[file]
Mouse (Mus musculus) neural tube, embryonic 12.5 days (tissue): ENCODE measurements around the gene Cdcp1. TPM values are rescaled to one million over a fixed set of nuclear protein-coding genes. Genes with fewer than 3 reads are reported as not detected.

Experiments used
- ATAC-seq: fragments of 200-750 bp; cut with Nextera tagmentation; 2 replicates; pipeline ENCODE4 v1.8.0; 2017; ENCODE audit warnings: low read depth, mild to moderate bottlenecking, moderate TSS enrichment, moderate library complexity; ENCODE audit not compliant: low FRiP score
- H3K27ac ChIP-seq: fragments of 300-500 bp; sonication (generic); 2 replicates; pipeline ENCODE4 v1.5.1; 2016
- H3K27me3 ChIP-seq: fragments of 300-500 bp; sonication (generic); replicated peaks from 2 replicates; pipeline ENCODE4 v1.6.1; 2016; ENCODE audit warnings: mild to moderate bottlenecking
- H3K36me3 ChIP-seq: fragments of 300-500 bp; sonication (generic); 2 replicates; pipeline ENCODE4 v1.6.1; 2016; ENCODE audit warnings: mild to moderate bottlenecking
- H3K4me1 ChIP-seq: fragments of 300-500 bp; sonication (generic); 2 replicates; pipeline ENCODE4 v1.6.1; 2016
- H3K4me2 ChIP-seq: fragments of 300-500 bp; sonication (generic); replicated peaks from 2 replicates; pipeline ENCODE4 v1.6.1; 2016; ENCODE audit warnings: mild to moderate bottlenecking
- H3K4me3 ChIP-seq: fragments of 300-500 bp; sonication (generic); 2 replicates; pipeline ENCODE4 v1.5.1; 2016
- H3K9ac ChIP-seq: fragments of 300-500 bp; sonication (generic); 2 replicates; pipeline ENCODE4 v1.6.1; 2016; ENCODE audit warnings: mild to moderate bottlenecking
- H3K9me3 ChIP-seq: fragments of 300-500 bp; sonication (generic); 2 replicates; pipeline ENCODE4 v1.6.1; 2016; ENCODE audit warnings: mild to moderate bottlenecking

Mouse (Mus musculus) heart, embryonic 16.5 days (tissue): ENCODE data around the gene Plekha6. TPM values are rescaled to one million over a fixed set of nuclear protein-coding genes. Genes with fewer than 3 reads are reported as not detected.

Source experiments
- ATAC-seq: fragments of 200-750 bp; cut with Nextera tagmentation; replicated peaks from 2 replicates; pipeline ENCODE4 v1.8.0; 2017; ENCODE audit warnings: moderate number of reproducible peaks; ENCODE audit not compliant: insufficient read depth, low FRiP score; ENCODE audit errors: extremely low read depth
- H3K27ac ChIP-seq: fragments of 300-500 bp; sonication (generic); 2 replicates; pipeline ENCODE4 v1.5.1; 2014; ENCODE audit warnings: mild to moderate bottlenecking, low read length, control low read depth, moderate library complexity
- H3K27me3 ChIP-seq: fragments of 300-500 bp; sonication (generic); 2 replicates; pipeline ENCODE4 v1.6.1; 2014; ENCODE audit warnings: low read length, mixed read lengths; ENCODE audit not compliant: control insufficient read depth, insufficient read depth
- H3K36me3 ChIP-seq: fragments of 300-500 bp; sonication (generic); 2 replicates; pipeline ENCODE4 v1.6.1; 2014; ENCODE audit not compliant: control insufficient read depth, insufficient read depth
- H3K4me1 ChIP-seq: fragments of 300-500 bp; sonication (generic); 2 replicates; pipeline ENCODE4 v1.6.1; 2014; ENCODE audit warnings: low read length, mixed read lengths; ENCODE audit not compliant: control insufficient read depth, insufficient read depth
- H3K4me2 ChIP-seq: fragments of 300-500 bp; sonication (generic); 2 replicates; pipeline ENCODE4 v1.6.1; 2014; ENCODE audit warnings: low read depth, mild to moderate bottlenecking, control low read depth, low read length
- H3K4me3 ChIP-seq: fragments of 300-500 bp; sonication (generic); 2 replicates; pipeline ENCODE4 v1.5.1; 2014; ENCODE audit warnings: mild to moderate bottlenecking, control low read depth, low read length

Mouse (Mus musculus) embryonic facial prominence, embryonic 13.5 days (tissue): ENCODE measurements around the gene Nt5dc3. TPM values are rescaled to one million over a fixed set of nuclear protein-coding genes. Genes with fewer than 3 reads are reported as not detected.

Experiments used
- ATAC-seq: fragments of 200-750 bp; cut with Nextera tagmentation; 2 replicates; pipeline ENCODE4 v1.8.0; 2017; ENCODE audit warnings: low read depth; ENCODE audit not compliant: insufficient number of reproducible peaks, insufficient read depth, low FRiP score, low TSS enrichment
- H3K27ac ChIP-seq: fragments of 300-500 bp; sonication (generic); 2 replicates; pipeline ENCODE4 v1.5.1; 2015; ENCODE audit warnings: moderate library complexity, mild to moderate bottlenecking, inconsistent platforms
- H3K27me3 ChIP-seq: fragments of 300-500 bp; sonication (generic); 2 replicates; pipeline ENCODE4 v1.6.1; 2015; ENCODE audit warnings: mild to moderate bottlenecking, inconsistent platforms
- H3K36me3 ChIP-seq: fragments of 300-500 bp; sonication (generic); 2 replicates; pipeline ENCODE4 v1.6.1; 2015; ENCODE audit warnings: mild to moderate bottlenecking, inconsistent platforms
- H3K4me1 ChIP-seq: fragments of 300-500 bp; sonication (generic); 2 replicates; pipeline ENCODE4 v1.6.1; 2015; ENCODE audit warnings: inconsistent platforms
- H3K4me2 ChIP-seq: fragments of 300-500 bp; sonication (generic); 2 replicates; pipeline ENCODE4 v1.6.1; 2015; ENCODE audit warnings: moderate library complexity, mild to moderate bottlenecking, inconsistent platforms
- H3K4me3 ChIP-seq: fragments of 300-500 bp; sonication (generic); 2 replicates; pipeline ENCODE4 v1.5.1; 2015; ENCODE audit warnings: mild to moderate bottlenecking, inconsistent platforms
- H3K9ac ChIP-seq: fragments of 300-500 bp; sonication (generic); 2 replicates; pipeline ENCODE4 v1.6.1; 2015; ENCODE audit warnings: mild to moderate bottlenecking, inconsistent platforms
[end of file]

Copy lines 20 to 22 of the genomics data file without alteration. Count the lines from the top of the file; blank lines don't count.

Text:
- H3K4me3 ChIP-seq: fragments of 300-500 bp; sonication (generic); 2 replicates; pipeline ENCODE4 v1.5.1; 2014; ENCODE audit warnings: mild to moderate bottlenecking, control low read depth, low read length

Mouse (Mus musculus) embryonic facial prominence, embryonic 13.5 days (tissue): ENCODE measurements around the gene Nt5dc3. TPM values are rescaled to one million over a fixed set of nuclear protein-coding genes. Genes with fewer than 3 reads are reported as not detected.

Experiments used